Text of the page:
By Jack Kenny
In a well-equipped package store, you can shop for India Pale Ale until the cows come home. Every craft brewer makes one or two, and a few are known for a serious menu of IPAs. Over the past decade or so, we have been treated to several modifications of the style, including the one called Double IPA, or DIPA.
Double IPA is also known as Imperial IPA. That word was borrowed from imperial stout, a potent black ale, much stronger and fuller than a traditional English or Irish stout. It was brewed originally for the Russian nobility, hence the regal title.
An IPA is made with more barley malt and more hops than a pale ale and has a higher level of alcohol (5.5% to 7.5%). A DIPA is made with even more malt and hops than an IPA, and has an abv that ranges from 7.5% to 10%. Beyond the Double is the Triple IPA, a few of which are available in our region.
Some people just don’t like IPAs and their relatives, mostly because they have a higher level of bitterness from the hops. Others enjoy them specifically for that reason. India Pale Ales also make use of aromatic hops, which are added to the brew kettle toward the end of the boil. Of late, U.S. brewers have been having a picnic with aromatic hops, and most IPA lovers are all in favor of the unusual varieties showing up at retail. Not everyone is, however. But enough about me.
Hop bitterness is measured in on the International Bitterness Units scale (IBU). The scale ranges from 1 to 100, generally, though some brewers claim that their beers approach 120 IBU. Generally speaking, an IPA will have an IBU level ranging from 40 to 70, and a DIPA from 60 and up.
But the beauty of a Double IPA is that it will not necessarily deliver more bitterness than an IPA. This is because it is brewed with more malt than the IPA, and more malt produces a bigger body and mouthfeel to the beer and a hint of sweetness from the excess of sugars released from the carbohydrates, all of which provide a counterbalance to the high volume of hops. More malt also means more alcohol, which can show up in the aroma. A well balanced DIPA is a complex and fascinating beer, enjoyed as one would a fine Armagnac.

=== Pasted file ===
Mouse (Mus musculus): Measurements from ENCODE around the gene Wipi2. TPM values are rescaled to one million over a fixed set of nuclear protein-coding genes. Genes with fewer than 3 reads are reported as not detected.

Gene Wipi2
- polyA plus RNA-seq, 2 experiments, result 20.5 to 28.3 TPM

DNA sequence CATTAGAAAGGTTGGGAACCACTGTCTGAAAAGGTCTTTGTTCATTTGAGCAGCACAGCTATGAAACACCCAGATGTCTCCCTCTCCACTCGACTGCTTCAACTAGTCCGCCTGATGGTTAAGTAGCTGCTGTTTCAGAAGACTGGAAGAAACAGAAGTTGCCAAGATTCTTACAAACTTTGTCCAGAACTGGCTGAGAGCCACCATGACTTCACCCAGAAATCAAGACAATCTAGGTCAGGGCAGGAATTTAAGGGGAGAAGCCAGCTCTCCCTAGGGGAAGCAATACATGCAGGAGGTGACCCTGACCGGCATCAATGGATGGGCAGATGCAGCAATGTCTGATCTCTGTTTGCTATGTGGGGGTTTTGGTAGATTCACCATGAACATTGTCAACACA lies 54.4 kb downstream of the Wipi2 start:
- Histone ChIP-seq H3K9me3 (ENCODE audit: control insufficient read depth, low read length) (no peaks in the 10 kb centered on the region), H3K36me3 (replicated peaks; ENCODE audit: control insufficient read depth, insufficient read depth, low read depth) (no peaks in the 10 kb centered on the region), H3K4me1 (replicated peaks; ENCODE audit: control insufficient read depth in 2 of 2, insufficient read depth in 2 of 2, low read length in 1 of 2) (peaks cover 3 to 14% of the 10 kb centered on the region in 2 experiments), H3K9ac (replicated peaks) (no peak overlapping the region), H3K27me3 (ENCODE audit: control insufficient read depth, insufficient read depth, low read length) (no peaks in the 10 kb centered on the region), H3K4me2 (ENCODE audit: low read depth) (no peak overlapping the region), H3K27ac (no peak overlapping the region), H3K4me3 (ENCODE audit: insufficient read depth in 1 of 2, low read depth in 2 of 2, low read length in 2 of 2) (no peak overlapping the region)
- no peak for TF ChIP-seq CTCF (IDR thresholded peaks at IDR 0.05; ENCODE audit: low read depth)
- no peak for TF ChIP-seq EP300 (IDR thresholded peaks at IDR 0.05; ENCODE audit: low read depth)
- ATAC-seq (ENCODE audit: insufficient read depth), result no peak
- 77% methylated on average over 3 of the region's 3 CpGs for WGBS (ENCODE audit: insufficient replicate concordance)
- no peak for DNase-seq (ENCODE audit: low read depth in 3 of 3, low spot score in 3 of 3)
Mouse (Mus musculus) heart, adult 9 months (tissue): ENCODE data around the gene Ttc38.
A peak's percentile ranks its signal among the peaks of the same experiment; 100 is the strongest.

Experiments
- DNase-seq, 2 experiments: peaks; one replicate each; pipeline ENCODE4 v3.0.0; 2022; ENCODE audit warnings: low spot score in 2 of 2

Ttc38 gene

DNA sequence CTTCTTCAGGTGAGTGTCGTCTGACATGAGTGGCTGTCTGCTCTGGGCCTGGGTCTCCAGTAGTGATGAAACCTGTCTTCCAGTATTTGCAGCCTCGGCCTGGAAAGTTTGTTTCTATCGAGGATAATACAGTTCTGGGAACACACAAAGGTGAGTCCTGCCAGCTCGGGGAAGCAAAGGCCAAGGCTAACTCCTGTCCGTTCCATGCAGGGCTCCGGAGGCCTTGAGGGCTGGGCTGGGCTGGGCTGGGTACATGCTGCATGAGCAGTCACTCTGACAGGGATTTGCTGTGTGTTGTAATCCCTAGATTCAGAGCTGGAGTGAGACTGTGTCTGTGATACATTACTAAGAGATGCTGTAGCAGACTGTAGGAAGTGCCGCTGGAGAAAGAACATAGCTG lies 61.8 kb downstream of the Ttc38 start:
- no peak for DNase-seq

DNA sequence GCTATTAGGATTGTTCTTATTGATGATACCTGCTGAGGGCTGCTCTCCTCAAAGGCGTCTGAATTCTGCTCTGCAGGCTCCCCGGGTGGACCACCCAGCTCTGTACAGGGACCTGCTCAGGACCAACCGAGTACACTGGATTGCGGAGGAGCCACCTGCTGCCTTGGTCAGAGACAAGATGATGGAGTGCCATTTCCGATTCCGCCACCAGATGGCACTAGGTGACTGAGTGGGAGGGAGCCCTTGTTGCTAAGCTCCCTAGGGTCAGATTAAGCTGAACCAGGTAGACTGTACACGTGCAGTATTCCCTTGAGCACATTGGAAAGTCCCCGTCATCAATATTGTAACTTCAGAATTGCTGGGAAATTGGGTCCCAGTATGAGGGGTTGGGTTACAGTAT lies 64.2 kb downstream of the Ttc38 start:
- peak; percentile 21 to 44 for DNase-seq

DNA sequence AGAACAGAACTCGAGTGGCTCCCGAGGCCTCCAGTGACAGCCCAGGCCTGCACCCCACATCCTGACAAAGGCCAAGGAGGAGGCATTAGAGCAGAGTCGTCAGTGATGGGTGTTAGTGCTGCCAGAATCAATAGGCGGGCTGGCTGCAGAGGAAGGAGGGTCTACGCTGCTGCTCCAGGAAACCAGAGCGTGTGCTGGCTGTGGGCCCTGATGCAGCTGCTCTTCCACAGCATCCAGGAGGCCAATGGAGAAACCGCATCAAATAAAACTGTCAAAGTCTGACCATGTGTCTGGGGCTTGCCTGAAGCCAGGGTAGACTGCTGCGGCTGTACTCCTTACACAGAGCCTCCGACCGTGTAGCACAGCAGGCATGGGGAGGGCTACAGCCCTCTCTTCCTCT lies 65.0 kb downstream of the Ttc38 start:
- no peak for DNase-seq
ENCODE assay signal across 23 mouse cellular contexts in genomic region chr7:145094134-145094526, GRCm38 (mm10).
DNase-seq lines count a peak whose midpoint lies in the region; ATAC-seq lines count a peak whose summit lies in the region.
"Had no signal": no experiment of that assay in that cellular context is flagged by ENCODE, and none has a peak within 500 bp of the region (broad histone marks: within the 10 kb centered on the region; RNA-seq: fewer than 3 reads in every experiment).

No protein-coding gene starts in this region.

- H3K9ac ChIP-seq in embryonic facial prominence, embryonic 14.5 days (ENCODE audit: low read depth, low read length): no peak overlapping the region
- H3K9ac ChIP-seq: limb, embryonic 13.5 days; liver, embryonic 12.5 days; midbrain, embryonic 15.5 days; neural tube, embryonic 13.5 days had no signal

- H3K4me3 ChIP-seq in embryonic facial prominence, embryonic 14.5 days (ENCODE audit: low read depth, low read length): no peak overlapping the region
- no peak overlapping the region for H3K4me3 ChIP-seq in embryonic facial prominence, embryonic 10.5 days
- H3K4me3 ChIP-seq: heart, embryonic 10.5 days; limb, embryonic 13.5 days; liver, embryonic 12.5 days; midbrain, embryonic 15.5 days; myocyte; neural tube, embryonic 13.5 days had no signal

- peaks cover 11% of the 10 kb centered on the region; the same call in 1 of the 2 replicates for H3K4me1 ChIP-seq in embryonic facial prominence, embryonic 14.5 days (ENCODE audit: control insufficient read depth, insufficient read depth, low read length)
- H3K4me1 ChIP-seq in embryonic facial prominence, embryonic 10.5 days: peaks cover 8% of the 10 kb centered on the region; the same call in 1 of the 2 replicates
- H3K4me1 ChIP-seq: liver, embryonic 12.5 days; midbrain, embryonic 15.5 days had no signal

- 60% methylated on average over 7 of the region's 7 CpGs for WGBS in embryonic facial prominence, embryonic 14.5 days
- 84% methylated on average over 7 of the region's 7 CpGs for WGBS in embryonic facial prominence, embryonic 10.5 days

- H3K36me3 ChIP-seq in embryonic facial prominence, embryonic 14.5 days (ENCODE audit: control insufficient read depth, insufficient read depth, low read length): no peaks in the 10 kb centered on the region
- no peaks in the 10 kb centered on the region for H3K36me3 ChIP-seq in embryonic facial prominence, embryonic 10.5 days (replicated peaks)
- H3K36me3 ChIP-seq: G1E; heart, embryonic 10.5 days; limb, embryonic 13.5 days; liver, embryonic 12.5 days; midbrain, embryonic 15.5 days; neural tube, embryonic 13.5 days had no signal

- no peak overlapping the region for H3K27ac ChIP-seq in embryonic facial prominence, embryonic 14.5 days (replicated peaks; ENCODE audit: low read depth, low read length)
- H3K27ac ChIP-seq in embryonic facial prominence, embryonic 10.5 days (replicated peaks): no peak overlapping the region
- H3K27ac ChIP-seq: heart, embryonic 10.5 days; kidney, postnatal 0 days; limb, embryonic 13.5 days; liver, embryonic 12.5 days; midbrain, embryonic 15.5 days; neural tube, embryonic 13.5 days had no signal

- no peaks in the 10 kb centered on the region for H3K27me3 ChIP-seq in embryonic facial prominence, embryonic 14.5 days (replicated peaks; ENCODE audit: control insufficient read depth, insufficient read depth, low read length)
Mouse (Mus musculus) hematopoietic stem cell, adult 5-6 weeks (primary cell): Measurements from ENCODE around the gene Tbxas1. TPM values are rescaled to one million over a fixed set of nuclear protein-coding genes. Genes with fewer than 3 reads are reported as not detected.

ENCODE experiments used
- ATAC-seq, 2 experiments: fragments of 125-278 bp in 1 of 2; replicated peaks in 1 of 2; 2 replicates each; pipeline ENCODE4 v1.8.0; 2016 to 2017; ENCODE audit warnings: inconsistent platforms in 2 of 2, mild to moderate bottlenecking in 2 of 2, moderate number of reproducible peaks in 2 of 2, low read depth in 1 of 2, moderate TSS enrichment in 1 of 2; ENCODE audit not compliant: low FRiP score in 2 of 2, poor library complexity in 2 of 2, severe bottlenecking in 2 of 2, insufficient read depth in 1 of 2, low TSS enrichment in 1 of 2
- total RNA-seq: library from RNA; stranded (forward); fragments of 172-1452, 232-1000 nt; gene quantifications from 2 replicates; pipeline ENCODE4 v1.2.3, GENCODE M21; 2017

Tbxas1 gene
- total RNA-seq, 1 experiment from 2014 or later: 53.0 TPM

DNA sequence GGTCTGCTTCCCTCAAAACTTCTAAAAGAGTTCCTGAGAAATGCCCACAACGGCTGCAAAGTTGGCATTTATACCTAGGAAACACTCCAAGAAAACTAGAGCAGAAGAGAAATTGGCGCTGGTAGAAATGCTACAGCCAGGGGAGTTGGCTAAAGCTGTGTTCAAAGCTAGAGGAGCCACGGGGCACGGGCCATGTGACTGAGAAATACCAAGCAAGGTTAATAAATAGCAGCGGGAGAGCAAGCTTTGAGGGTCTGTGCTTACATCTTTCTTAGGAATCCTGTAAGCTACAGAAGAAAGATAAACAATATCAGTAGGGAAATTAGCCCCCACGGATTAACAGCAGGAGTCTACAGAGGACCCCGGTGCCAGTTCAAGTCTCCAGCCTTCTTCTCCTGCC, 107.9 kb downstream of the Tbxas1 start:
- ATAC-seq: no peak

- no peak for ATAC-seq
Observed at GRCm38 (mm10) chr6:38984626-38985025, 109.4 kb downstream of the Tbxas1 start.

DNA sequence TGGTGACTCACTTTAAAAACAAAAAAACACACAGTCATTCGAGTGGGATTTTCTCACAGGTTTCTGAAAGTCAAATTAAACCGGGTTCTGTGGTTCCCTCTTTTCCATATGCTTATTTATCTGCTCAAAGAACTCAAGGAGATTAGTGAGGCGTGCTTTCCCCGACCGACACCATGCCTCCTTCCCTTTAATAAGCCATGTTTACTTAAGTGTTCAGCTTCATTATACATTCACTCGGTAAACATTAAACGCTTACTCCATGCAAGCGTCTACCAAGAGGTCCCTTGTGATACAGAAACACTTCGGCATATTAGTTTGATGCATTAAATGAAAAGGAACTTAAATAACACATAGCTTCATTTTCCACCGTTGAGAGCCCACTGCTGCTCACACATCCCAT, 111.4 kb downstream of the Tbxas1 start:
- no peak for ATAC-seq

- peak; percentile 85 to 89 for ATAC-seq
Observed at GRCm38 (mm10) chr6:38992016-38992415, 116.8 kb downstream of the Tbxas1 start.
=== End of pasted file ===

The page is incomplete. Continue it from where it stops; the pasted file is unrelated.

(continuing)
The Triple IPA is an American invention. When the craft beer movement began to take off in the 1980s, the new brewers did lots of experimenting with hops, and modified the English Pale Ale by increasing the bitterness and hop aromas. Pretty soon the American Pale Ale was joined by IPA, and then DIPA. The Triple is the newest member of the IPA clan, and boasts more grain and hops than its siblings. The typical IBU range is 90 to 100, sometimes more or less.
Note that a Double IPA does not have twice the ingredients used to make an IPA, nor does the Triple have three times as much. Note also that Belgian ales also come in Dubbel and Tripel styles, which are similarly graduated in strength, which are not India ales; hops play a much smaller role in those beers.
Stylistically, the Triple has not been carefully defined as yet, though brewers seem to understand the general parameters. This is a very potent, big beer that will remain in your taste memory for a very long time, maybe forever. It’s bitter, for sure, and at least one example is somewhat numbing, hopwise, but they all have that strong barley malt foundation that holds up the extreme volume of hops.
Some examples that we can enjoy: Founders Devil Dancer, 12% abv, 98 IBU; Dogfish Head Burton Baton, 10% abv, 70 IBU; Sierra Nevada Hoptimum, 10.4% abv, 100 IBU; Stone Ruin Ten, 10.8% abv, 110 IBU.
Some say that Dogfish Head’s 120 Minute IPA is a Triple, clocking in at 18% abv and 120 IBU, but I am among those who disagree. It doesn’t taste much like beer, rather more like sherry, and bears no resemblance to any kind of IPA that I know of. It has been described as a Quadruple IPA, as has Samuel Adams’ Utopias and Brew Dog’s Sink the Bismarck, but I’ll reserve judgment.
Jack Kenny has been writing the Beer Column for The Beverage Journal since 1995. Write to him at email@example.com.